When you start your adventure with Elixir, you may wonder where to get the knowledge. In this article, I have prepared a list of books that may help you become an Elixir programmer or improve your career. This list has been split into different levels of skill. I hope you find something that fits your expectations.
An exciting position beyond the division is Adopting Elixir by Ben Marx, José Valim, and Bruce Tate. A highly recommended book for a newcomer who wants to understand not only the language but also business use cases in production applications.
The book focuses on understanding customer requirements and analyzing how they can meet them by implementing distributed applications. This item does not teach programming nor the language’s syntax but instead focuses on learning and understanding the idea. It also highlights common problems and business cases for Elixir usage.
A comprehensive introduction to the language is provided in Elixir in Action by Saša Jurić. In this book, it is possible to find the basics of the language, history, and motivation to create this language. Step-by-step, you can start your career with the examples and explanations presented in a very accessible way.
The book briefly describes the usage of Erlang VM and allows us to understand the general concepts of Elixir. As a beginner, you can try to follow the rules and patterns of Elixir in your code.
Another attractive proposition is Programming Elixir 1.6 by Dave Thomas. In this book, the author teaches functional programming without academic definitions. You will meet Elixir: a modern, functional, and concurrent language built on a robust Erlang VM machine.
Make sure you select a new version of the book updated with: new sections for the debugger, code formatter, Distillery, and protocols.
An exciting proposal emphasizing OTP and functional programming is The Little Elixir & OTP Guidebook created by Benjamin Tan Wei Hao. Learn about how OTP helps you build: scalable, fault-tolerant, and distributed applications through several fun examples. This one may be brief after reading previous books, but it is a different look at prior topics.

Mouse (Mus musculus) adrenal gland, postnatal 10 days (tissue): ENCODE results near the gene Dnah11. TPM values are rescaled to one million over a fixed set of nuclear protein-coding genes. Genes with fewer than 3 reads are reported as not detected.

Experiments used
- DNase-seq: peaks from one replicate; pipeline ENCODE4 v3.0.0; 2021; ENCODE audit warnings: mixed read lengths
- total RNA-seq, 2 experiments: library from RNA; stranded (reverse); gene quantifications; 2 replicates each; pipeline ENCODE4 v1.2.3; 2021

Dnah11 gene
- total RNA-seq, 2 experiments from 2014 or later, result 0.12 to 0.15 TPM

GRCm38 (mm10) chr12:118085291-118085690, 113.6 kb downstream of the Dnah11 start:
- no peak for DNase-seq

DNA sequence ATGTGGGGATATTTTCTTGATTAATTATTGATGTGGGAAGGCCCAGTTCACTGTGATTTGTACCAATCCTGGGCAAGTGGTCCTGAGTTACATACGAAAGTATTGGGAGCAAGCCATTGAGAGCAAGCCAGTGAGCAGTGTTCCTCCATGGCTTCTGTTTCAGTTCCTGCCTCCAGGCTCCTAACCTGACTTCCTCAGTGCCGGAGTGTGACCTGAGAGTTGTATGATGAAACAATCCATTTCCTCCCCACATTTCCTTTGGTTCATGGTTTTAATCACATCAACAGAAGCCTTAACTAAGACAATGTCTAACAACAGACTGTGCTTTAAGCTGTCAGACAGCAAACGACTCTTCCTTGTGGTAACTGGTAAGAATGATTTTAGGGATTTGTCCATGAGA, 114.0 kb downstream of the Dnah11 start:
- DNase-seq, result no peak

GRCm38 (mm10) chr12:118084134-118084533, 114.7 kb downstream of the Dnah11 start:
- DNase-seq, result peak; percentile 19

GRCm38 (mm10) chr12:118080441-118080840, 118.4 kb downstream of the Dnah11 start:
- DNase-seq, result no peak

For more advanced developers, I recommend Programming Phoenix 1.4 created by Chris McCord, Bruce Tate and José Valim. This book will be an excellent description of the most popular framework for Elixir.
The book is a guide to the latest version of Phoenix. It also introduces end-to-end testing, database connection using Ecto (see next book too), and Channels support.
It is especially recommended for API developers expecting to build fast and reliable applications. It can also be interesting for Ruby Developers who decided to change a language because Phoenix framework was inspired by Ruby on Rails but adapted to the requirements and expectations of Elixir.
Ecto is the most popular solution used to communicate with the database. It defines some ORM for Elixir applications. Worth finding out more about Ecto thanks to Programming Ecto by Darin Wilson and Eric Meadows-Jönsson.
The book is especially recommended for more initiated developers interested in the way Ecto works, especially the emphasis on repos, queries, schemas, changesets, and transactions. It points out through examples how to use Ecto to make it effective, and that’s a huge advantage. Learning by example can speed up your understanding.
For decades, OTP has helped developers create incredibly robust, scalable applications with unparalleled uptime. Functional Web Development with Elixir, OTP, and Phoenix by Lance Halvorsen describes OTP in practice.
The book provides a different perspective on building an application. With OTP, you can use Channels instead of HTTP connections and model domain entities without an ORM or database. With this book, you can emphasize scalability through the use of OTP.
I recommend Metaprogramming Elixir created by Chris McCord to experts and people expecting more possibilities of using Elixir language. The author of the Phoenix framework guides you step-by-step through the world of macros.
You can learn an advanced approach to programming and using the language’s potential by using macros in your code. Extend Elixir with your first-class features, optimize performance, and create domain-specific languages.
As in one of the previous books, in Designing Elixir Systems with OTP by James Edward Gray II and Bruce Tate we also come across the world of OTP.
This item is recommended for experts who know how to code in Elixir. Now you will learn to think about it. Focus on learning how to divide layers and build applications clearly and wisely.
This book shows you how to go beyond simple programming to design, which means creating the right layers. The use of patterns that ensure our telephone systems’ reliability and speed can provide the previously unattainable potential of your work.
The list I have prepared is an overview of the Elixir books. I chose the items that I think are worth getting to know first. Divided by advancement so that you can choose what suits your current advancement.
The comments section below is for you. If you’ve found a worth book reading, please let me know. Remember to share your feelings about the article and books in the comments.